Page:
Armed with the most current literature on effective teaching and learning, Extension educators also skillfully select educational methods based on the learning style preferences and special needs of the targeted learners. These client-focused methods afford learners the opportunity to gain the necessary knowledge and skills to change their lives in meaningful ways. Another key feature of Extension program delivery is the staff commitment to being customer driven and customer focused. As such, in addition to the County Extension Center, Extension educational programs are delivered in community centers, on farms, and other locations in order that programs to be available, accessible to, and fully utilized by, the citizens of Graham County.

In Extension, success is defined as the extent to which our educational programs have made a difference in the lives of the citizens of Graham County. Evaluation strategies are employed to make observations about whether any changes occurred as a result of educational programs, and subsequently, the significance of those changes. As an educational organization, the changes we seek focus on key outcomes such as the knowledge and skills participants gain from our programs. More specifically, in this plan, agents are using quantitative research methods such as retrospective testing, pre- and post tests and/or surveys to measure change in knowledge gained, the application of that knowledge, number of new skills acquired, and types of new skills developed.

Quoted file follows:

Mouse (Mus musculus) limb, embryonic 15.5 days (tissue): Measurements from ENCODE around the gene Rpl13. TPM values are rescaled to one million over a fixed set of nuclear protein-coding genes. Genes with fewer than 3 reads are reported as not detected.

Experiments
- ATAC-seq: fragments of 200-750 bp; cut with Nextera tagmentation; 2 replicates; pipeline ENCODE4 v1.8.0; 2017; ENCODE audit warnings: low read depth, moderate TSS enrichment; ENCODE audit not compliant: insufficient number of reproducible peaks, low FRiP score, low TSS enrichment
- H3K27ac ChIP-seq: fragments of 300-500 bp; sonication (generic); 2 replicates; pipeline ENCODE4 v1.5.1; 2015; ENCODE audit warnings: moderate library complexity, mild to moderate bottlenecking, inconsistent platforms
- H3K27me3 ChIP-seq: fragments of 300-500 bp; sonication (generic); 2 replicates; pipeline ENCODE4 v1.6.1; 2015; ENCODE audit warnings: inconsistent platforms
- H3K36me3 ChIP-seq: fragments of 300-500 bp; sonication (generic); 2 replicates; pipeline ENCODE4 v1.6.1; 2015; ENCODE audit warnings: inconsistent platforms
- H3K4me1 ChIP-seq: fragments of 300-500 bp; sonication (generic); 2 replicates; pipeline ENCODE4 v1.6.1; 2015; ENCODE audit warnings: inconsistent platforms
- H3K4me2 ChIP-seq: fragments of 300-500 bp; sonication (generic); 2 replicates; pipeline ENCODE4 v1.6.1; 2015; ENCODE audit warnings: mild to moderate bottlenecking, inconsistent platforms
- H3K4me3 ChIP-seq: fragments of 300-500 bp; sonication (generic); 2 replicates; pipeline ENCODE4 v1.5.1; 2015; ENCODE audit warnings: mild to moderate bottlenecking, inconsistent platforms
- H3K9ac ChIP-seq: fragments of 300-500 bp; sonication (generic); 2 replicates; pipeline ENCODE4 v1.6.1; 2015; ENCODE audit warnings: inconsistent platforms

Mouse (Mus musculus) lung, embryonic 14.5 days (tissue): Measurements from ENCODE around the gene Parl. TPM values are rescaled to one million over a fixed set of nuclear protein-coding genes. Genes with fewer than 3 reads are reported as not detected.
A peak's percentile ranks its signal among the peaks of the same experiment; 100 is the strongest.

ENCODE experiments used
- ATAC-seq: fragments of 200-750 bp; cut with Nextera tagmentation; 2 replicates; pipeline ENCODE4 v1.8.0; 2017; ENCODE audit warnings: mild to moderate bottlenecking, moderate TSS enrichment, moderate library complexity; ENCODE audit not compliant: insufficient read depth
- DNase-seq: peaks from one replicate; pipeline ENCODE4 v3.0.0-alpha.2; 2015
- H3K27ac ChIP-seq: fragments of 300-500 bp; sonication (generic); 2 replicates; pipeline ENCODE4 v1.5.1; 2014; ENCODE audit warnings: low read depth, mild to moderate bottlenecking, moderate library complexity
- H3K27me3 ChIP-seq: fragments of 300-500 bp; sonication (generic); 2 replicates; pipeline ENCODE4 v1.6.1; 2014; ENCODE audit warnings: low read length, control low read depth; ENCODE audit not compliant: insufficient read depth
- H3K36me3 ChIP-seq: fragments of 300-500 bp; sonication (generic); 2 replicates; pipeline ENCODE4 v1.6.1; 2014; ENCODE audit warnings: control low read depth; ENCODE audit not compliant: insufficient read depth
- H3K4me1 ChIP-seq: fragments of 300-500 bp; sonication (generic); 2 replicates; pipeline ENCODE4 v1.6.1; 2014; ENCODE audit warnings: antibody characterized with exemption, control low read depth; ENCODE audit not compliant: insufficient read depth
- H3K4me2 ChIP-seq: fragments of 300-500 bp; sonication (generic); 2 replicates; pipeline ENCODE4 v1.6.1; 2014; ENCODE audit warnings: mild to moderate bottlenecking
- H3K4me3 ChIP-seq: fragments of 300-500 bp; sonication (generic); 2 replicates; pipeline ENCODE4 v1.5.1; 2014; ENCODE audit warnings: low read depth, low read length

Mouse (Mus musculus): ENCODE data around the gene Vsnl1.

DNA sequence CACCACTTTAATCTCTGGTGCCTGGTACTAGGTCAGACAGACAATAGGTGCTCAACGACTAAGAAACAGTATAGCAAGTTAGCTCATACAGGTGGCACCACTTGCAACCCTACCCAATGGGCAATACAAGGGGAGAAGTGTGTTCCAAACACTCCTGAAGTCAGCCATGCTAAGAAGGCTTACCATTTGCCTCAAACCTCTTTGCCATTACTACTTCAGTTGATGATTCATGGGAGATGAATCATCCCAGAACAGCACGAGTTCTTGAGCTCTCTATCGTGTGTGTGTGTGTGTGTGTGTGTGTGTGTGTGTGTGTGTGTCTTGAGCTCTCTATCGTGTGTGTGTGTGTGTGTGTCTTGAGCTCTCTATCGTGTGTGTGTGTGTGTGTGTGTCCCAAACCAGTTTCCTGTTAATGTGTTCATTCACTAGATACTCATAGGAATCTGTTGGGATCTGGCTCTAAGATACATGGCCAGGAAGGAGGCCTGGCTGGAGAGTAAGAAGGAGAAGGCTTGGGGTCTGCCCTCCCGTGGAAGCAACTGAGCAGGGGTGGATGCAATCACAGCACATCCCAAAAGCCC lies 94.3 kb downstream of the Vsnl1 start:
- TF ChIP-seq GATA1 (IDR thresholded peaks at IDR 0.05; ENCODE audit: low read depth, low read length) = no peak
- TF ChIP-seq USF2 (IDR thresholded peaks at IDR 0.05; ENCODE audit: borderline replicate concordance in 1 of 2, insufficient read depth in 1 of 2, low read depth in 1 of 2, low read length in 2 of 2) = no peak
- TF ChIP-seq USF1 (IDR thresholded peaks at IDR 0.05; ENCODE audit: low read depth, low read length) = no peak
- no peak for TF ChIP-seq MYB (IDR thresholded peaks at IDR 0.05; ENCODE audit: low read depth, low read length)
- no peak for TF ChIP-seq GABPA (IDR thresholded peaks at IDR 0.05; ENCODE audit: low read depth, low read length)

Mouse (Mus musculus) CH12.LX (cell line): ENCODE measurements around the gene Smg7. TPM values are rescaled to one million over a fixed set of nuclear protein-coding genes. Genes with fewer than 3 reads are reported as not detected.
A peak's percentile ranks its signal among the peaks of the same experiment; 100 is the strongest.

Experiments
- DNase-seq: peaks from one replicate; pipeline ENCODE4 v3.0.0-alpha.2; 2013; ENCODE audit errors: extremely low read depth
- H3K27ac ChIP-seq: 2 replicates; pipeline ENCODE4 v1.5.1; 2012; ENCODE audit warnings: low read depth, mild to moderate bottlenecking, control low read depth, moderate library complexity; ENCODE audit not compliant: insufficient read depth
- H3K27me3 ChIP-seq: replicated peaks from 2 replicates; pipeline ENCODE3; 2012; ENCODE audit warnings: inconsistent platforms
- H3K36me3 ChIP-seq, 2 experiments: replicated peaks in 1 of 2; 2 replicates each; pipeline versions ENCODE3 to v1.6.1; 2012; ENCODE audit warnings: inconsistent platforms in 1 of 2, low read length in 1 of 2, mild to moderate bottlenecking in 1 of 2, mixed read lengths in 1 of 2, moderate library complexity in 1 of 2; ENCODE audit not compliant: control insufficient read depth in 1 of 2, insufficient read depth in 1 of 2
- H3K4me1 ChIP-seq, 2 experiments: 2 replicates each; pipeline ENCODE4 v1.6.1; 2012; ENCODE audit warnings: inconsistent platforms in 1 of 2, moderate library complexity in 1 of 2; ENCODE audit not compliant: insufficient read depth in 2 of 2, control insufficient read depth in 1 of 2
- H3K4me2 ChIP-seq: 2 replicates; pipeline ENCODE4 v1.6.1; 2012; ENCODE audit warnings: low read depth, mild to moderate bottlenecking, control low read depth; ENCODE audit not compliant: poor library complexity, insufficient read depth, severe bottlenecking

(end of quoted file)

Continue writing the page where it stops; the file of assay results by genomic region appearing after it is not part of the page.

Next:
Extension, as a results-oriented organization, is committed to also assessing the social, economic and/or environmental impact that our programs have on the individuals who participate, their families and communities, and ultimately the county as a whole (i.e. true significance of the changes stemming from our programs). Agents plan to measure these impacts in both the long- and short-term. In this annual plan (short-term), agents have outlined financial impact and cost benefit analysis as primary evaluation methods. Another value held in Extension is actively listening to and dialoguing with targeted learners. Therefore, this plan also includes qualitative evaluation methods such as testimonials from program participants, interview data, and focus group results.